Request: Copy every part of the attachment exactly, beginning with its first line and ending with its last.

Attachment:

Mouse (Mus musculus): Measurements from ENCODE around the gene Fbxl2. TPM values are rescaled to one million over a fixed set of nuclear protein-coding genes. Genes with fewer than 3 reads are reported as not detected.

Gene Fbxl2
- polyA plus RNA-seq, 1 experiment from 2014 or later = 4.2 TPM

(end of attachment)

Mouse (Mus musculus): Measurements from ENCODE around the gene Fbxl2. TPM values are rescaled to one million over a fixed set of nuclear protein-coding genes. Genes with fewer than 3 reads are reported as not detected.

Gene Fbxl2
- polyA plus RNA-seq, 1 experiment from 2014 or later = 4.2 TPM